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Seeking high-achieving, low-income Native American high school juniors

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Academically outstanding Native American students are both absent and in high demand at the country’s top colleges and universities.

“Our partner colleges are looking to diversify their student bodies. To facilitate learning both in and out of the classroom, it’s important for students from various backgrounds to contribute their perspectives,” said Taylor Altman, QuestBridge program associate who manages the Native American outreach effort.

QuestBridge is a nonprofit program that links bright, motivated low-income students with educational and scholarship opportunities at some of the nation’s best colleges. QuestBridge provides the National College Match program for high school seniors and the College Prep Scholarship for juniors.

“We want to diversify the type of students who apply to our programs. Native Americans are a group of students who are desired by colleges,” Altman said. “Our partner colleges are looking to increase the number of Native Americans applying for admission, and we are trying to facilitate these efforts.”

Last year, QuestBridge initiated its Native American outreach efforts which included building partnerships with organizations such as the Bureau of Indian Education that serve Native American high school students, sending personalized letters and e-mails to potentially qualified Native American students to encourage them to apply for QuestBridge programs, making phone calls to these students, and distributing brochures and flyers to community centers in areas with large Native American populations, such as Los Angeles.

In 2008, there were 36 Native American applicants, representing 0.8 percent of the total National College Match applicant pool. In 2009, there were 539 Native American applicants, representing 3.5 percent of the total applicant pool. This year, there were 79 Native American finalists for the National College Match, up from 20 the previous year.

“We were pleasantly surprised with the increase of Native American applicants to the National College Match,” Altman said. “This year, we had 11 Native American students who were offered admission and full scholarships to our partner colleges.”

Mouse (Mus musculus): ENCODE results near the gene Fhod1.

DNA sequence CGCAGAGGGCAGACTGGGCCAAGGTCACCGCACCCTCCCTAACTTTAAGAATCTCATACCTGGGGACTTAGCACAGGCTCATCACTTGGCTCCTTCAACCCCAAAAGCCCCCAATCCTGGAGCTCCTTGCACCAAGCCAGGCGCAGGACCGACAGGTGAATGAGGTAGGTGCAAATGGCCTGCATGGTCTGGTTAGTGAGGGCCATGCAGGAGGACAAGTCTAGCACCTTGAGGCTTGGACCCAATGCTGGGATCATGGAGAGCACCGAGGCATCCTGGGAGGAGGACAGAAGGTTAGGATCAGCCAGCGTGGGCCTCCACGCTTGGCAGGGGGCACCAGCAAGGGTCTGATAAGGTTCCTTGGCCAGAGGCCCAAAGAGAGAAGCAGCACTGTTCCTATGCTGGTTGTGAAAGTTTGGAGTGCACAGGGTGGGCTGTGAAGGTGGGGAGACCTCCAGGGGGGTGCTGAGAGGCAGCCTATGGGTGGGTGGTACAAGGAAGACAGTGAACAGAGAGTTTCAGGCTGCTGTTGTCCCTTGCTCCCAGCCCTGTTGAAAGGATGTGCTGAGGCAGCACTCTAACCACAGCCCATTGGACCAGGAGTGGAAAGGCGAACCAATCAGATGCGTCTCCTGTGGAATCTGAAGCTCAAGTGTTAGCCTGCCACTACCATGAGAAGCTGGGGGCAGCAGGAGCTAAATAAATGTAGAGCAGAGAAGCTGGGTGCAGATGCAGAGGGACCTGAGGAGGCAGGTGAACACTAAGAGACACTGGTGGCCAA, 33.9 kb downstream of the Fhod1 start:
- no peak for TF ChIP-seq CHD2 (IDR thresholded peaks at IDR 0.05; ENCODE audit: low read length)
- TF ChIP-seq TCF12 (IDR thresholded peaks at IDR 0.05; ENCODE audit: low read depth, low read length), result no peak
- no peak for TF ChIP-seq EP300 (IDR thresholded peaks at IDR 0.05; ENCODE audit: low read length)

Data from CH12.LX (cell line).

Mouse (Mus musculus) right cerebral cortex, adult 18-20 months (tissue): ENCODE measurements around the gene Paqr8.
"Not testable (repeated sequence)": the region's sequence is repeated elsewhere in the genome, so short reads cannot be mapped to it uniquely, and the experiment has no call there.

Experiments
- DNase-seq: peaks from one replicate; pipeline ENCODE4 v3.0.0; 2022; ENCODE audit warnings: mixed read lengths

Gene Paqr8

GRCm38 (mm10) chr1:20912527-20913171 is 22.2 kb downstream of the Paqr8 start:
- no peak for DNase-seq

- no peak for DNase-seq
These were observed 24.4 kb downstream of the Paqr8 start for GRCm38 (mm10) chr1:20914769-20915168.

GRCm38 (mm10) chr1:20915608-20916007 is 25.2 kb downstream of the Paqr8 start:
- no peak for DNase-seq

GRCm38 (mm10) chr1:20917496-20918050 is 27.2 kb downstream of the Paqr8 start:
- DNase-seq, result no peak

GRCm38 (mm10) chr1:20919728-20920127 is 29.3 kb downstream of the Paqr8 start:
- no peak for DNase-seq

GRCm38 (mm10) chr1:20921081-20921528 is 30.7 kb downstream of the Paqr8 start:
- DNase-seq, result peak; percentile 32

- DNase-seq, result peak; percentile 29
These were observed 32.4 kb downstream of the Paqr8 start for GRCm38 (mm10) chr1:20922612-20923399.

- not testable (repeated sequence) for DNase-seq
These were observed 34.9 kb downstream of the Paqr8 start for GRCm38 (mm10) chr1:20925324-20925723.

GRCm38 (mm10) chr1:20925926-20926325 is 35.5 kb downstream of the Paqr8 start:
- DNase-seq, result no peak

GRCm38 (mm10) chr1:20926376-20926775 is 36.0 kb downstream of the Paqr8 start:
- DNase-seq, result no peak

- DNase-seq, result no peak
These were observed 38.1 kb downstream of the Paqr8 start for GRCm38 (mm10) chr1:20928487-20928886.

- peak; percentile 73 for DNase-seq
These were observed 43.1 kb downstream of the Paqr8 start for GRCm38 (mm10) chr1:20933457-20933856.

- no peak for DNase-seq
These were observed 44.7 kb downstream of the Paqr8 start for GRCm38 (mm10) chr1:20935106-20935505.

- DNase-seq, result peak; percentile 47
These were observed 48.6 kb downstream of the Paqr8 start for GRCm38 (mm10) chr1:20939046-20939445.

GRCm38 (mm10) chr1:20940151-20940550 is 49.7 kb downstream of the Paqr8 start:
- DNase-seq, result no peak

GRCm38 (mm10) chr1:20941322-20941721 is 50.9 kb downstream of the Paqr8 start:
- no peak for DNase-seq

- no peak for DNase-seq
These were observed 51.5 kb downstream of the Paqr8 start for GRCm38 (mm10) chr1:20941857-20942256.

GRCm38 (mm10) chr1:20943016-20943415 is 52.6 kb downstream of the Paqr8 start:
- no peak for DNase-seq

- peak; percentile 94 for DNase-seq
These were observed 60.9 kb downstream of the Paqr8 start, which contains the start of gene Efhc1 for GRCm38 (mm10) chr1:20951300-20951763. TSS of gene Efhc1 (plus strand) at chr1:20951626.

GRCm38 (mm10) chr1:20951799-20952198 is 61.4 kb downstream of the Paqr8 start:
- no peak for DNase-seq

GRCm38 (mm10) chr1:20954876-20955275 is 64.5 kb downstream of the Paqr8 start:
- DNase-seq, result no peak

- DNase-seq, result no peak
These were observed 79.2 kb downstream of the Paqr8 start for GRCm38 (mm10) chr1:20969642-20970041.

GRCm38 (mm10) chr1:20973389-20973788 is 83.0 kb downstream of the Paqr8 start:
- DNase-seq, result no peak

The 11 Native American students in this year’s National College Match come from Arizona, California, Georgia, Indiana, North Carolina, South Dakota, Texas, Virginia and Washington state.

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QuestBridge receives between 5,000 and 6,000 applicants for the National College Match program each September. The program pairs outstanding low-income high school seniors with admission and full scholarships to the nation’s top colleges. QuestBridge has partnerships with 27 colleges and universities throughout the country.

Finalists are applicants that QuestBridge believes are qualified for admission to its partner colleges. QuestBridge forwards finalist applications to partner colleges of their choice – up to eight schools in the College Match (early admission) process and 27 schools in the Regular Decision process.

“QuestBridge hopes to see a similar increase in Native American applicants for the 2010 College Prep Scholarship for high school juniors,” Altman said. “This program equips outstanding low-income juniors with the knowledge necessary to be competitive applicants to top-tier colleges.”

Through a single application, juniors can access a variety of opportunities including full scholarships to summer programs at selective colleges, individualized college admissions counseling from QuestBridge, invitations to QuestBridge College Admissions Conferences at Stanford and Yale, and all-expense-paid campus visits.

As part of the College Prep Scholarship, one can also apply for the QuestBridge Quest for Excellence Awards. These awards are designed to enhance educational and career explorations for high-achieving low-income students with a range of backgrounds and interests. Awardees will each receive a new laptop, and either a full scholarship to a college summer program or career mentoring from accomplished professionals.

QuestBridge also offers a Quest for Excellence Native American Award that goes to a Native American student who aspires to preserve the traditions of his or her cultural heritage.

To apply to the College Prep Scholarships and affiliated Quest for Excellence Awards, submit an application by March 29. The application is free and can be accessed online.

“My advice is, ‘Go for it!’” Altman said. “Fill out your application and tell us about your unique financial situation. The students who stand out to us in the application process are very articulate and do a good job of telling their story. We want to hear what makes you stand out from the crowd. Our applicants come from all different backgrounds and have various interests and career aspirations.”